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February 4, 2014

Understanding Budgeting & Handling Finances

Filed under: Author's Aid,Teacher's Corner — Tags: — stmp-admin @ 9:21 am

All organizations, both public and private, need to operate successfully financially in order to do all the things they want to. Even non-profit making organizations such as charities, local authorities, etc., need to achieve a surplus or profit in order to survive. In the case of schools, mishandling the school budget and finances may cause severe losses which, eventually, may lead to the cessation of school operations. Understanding basic budgeting is therefore important to keep the school going and growing.

The Importance of Financial Controls

It is not enough for an organization to break even. Profits are important because no matter how good an organization is at budgeting and achieving budgets, it is almost impossible for them to guarantee that they will exactly cover their expenditure. If an organization was only aiming to break even and consistently made a loss (i.e. expenditures are higher than income), then eventually it will have to close down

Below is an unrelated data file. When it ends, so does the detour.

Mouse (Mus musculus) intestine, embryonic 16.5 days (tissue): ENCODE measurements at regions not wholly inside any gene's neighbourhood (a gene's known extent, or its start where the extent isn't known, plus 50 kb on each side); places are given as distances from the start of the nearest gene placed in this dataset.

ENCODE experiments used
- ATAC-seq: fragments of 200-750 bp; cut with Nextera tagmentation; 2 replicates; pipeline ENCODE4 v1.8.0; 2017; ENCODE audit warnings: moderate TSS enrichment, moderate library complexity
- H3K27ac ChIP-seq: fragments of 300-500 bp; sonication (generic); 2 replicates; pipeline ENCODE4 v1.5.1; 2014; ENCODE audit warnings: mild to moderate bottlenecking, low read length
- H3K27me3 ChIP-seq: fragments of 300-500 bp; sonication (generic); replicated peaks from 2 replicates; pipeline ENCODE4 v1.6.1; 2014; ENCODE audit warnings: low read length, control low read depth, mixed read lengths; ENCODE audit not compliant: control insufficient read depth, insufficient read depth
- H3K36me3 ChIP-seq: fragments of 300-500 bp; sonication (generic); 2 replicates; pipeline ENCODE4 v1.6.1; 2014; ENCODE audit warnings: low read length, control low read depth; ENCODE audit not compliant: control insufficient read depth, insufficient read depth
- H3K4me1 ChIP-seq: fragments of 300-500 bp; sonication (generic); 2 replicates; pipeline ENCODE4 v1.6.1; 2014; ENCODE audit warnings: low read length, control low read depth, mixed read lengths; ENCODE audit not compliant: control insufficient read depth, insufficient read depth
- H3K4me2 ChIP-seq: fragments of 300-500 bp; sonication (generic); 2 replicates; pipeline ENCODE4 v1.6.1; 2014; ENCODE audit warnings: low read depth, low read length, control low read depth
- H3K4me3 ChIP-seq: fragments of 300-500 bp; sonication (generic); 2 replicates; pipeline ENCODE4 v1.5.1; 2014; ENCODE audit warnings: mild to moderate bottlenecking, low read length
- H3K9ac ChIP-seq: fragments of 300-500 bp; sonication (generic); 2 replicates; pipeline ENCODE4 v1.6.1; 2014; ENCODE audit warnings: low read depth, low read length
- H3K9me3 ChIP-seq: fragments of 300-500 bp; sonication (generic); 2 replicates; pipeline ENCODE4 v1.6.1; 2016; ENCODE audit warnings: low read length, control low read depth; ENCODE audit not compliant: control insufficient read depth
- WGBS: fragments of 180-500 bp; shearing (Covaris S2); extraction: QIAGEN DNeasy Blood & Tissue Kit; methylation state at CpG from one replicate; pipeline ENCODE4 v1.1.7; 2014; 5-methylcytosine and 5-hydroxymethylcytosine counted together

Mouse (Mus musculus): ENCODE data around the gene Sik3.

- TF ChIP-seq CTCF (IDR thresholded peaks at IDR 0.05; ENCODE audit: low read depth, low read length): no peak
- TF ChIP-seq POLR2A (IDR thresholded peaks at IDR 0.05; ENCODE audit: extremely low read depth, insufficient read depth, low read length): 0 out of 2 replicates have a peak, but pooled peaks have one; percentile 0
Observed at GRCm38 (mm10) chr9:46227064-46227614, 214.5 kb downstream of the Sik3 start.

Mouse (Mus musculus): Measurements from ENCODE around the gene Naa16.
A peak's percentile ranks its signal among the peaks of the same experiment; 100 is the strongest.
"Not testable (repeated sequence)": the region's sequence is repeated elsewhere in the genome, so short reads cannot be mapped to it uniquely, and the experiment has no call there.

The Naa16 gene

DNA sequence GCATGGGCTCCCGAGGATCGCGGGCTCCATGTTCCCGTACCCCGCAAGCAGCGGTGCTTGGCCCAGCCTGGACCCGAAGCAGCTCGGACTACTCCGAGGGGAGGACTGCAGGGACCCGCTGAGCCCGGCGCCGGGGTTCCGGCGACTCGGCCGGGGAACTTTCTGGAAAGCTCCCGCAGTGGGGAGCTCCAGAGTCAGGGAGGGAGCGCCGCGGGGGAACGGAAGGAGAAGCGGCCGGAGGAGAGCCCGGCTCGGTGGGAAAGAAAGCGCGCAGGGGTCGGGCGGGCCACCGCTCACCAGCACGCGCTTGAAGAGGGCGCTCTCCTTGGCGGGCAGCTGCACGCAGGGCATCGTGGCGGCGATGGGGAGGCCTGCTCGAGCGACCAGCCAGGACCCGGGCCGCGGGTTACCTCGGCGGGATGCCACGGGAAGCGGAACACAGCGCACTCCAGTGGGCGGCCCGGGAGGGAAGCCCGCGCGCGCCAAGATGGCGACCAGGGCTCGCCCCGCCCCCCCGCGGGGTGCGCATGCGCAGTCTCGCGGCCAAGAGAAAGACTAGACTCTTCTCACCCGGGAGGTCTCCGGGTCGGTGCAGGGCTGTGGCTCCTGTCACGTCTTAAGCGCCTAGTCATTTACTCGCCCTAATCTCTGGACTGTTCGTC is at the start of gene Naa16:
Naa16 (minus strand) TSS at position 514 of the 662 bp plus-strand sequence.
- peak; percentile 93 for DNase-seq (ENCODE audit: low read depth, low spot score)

For an organization that wants to expand, to do new things, employ more staff, give pay rises, and buy new machinery and equipment, it needs to have funds to do that. The best way for a school to get these funds is to provide for themselves out of their profit or surplus. Also, if an organization has shareholders, these shareholders will expect to be paid dividends. Dividends cannot be paid unless the school is making a profit.

Most organizations have to pay corporation tax to the government which helps to pay for Education, Health, Defense and so on.

Important Terms to Remembers

I. Profit and Loss Accounts

Profit and loss account deals with measuring the viability of a business. In oher words, it is doing well enough to stay in a business or in a case of the public sector, to justify its existence.

II. Cash Flow

Even though an organization may be in profit on paper, it is essential that it has enough money in the bank to pay its bills. For example, it may be owned a substantial sum by its customers, but if they haven’t paid and the money isn’t in the bank, the organization may not be able to pay its salaries, bills, and its suppliers.

Because organizations spread the capital costs of fixed assets such as equipment over their expected “life” (so that one year’s profit is not adversely impacted versus another relative to the use of the asset), this is another reason why cash flow and profit are not the same.

When looking at the profit and loss account, we also need to take into account the cash position of the organization. In other words, if the profit is good, but the money isn’t in the bank, the organization knows that it needs to take action.

III. The Balance Sheet